Do you have any advice for aspiring indie authors?

I advise aspiring indie authors to learn as much as possible about the publishing business, read the type of books they want to write, and write the kind of book they’d love to read. And use your local library!

2022 Ontario Author Project Winners

Clarissa Harwood
The Curse of Morton Abbey
London Public Library

Tell us a little bit about yourself. 

I’ve published three historical novels and hold a PhD in English literature with a specialization in nineteenth-century British literature. I’m also a freelance editor, writing coach, and part-time university instructor. I was born and raised in Saskatchewan but now I live in Ontario with my husband and three demanding cats. When I’m not writing or teaching, you’ll find me baking pies, reading books, or watching scary movies.

Tell us a little bit about your winning book.

I often describe The Curse of Morton Abbey as “The Secret Garden meets Jane Eyre.” It’s set in 1890s England and is about a young woman lawyer who accepts a suspiciously lucrative offer of employment to prepare the sale of a crumbling estate, but when she arrives, the mysterious occupants of the house try to drive her away. As she is drawn deeper into the dark secrets of the family, she can’t be certain she’ll escape Morton Abbey with her sanity—or even her life—intact.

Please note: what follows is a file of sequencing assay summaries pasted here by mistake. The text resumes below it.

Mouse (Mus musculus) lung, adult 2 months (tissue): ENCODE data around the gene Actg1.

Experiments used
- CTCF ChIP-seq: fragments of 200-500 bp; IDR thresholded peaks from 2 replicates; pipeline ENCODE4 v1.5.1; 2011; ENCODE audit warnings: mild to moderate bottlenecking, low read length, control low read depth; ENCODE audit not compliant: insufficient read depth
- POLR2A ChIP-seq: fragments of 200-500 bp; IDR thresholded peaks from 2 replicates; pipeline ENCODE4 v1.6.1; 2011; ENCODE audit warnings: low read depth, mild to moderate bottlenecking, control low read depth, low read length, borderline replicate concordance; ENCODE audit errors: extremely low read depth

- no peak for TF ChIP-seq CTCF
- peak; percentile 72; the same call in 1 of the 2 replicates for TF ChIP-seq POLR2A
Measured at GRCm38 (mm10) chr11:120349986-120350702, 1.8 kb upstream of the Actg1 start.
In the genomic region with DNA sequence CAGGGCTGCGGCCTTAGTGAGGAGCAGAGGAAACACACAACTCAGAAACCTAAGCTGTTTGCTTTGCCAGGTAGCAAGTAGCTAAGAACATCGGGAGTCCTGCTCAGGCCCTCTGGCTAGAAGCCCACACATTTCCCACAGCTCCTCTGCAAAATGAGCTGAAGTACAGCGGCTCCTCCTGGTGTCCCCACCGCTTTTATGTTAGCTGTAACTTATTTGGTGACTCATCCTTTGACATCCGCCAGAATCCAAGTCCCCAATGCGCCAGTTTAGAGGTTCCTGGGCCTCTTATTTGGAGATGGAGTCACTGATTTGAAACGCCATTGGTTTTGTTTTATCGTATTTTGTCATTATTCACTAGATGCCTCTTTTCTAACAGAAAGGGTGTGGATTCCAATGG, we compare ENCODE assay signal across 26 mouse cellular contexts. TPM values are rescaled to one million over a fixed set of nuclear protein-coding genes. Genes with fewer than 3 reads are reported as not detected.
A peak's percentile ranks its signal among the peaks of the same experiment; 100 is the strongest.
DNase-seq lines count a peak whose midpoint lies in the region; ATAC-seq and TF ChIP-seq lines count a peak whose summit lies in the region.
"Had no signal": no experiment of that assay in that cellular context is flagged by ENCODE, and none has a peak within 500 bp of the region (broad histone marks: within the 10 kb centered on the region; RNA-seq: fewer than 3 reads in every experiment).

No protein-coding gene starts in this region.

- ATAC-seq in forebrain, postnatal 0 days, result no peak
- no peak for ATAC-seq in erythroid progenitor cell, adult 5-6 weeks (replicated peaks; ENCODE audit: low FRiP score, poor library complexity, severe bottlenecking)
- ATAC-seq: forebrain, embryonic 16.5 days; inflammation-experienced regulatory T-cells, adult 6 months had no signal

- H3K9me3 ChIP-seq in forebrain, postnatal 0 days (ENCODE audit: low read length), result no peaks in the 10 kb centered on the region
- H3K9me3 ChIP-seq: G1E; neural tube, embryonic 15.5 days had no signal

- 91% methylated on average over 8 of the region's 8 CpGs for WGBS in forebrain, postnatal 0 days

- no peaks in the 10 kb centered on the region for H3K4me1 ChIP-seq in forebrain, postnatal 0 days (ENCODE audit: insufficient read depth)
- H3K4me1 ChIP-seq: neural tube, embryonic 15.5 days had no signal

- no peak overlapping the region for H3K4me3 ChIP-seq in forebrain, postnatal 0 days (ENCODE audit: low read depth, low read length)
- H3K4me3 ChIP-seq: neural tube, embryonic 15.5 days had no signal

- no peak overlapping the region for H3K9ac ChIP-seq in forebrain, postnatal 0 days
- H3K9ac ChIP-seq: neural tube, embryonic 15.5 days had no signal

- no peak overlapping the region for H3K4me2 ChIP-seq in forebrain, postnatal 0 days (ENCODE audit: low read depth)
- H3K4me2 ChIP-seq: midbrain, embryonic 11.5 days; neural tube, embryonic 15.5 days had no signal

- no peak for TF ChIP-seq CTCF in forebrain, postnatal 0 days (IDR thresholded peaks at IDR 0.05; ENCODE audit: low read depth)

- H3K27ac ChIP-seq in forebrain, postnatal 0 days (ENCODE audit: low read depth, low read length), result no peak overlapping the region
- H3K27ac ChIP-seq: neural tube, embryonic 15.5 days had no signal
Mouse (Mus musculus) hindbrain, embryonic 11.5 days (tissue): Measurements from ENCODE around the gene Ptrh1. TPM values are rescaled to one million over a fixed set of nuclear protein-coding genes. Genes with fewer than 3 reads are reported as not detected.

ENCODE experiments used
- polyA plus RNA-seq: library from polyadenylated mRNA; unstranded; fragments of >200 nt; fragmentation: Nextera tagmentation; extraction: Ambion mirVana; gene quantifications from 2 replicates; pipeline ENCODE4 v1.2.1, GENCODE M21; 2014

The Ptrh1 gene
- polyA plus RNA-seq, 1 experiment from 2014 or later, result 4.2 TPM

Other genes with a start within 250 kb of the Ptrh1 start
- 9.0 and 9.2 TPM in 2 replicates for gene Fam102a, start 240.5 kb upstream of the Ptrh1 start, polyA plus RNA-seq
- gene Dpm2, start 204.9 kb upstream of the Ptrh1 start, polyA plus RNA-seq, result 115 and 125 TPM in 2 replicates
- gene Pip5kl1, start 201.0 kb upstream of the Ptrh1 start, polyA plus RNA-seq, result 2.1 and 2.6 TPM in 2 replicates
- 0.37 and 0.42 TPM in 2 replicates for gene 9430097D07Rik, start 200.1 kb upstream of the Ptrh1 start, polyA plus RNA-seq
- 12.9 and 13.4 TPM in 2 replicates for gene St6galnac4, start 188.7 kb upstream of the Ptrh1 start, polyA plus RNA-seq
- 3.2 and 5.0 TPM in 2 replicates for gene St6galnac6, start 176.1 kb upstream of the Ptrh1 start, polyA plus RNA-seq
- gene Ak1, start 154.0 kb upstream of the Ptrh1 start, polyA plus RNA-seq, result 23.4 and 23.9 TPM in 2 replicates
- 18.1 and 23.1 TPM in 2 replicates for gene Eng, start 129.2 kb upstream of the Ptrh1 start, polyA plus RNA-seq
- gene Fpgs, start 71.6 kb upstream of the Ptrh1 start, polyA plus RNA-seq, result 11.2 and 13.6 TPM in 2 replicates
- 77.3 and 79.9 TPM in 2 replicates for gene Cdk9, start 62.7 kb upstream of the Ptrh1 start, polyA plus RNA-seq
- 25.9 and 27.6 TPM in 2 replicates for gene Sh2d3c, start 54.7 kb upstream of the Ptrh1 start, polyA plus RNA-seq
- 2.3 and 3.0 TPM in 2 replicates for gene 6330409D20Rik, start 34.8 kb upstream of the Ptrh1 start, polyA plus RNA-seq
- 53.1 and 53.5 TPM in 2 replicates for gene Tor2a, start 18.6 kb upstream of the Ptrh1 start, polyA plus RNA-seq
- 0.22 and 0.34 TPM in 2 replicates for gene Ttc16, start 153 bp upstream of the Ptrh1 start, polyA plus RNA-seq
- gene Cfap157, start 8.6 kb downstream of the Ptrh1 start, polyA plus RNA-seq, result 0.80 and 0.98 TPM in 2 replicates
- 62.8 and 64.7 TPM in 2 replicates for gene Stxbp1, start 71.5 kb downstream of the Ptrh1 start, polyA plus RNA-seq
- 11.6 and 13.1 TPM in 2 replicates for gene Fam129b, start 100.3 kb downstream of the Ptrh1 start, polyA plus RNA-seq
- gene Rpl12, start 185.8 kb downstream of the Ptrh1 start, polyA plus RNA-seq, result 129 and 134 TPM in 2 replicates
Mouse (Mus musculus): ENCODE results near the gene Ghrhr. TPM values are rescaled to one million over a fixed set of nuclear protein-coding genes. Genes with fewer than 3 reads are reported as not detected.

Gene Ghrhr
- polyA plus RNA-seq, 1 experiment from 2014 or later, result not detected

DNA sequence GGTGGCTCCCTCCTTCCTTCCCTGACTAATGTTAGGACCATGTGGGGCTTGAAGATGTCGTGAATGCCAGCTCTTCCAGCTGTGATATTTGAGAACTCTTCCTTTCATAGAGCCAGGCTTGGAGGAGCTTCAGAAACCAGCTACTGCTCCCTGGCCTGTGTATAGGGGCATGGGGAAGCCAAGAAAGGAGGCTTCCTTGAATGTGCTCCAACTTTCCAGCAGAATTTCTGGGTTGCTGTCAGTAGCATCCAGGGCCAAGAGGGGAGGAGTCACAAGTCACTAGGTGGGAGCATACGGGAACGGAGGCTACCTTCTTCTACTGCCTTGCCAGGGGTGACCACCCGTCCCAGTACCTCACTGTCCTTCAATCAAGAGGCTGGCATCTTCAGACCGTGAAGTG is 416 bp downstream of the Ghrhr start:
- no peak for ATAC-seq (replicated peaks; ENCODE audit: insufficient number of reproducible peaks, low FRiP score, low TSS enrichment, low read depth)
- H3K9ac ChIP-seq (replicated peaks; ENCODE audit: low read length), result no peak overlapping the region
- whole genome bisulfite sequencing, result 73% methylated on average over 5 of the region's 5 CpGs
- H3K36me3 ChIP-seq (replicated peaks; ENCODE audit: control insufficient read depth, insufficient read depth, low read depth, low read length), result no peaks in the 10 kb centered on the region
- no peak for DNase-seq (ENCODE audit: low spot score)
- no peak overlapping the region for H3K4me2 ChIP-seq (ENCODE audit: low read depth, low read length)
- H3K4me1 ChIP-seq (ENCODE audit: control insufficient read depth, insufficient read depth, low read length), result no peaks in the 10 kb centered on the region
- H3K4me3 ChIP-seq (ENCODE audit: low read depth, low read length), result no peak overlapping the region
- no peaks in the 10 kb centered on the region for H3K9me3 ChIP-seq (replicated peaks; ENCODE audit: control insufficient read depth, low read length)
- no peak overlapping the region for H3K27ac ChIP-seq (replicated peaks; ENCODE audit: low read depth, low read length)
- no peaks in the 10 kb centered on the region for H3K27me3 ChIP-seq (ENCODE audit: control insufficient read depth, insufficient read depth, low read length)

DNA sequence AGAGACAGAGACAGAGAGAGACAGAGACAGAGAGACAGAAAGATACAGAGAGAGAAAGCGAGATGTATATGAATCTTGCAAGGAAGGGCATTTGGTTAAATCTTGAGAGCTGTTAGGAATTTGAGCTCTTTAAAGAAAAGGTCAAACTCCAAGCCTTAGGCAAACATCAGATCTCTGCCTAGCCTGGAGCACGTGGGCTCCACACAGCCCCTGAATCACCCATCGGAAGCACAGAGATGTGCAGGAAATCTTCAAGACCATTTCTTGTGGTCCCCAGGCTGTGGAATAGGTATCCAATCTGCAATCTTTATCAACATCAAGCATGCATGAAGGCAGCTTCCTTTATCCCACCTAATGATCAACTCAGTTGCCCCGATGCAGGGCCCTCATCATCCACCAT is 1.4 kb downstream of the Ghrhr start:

The first spark of inspiration for this book came to me many years ago in a most unlikely place: a stuffy campus classroom where my students were writing the final exam for my children’s literature course. Some students finished early, so I started marking their exams. One essay answer was about Frances Hodgson Burnett’s The Secret Garden. In the middle of reading it I was struck by an idea: What if the child protagonists of Burnett’s novel were adults? What would they be like? And my brain exploded with ideas.

What made you want to be an author?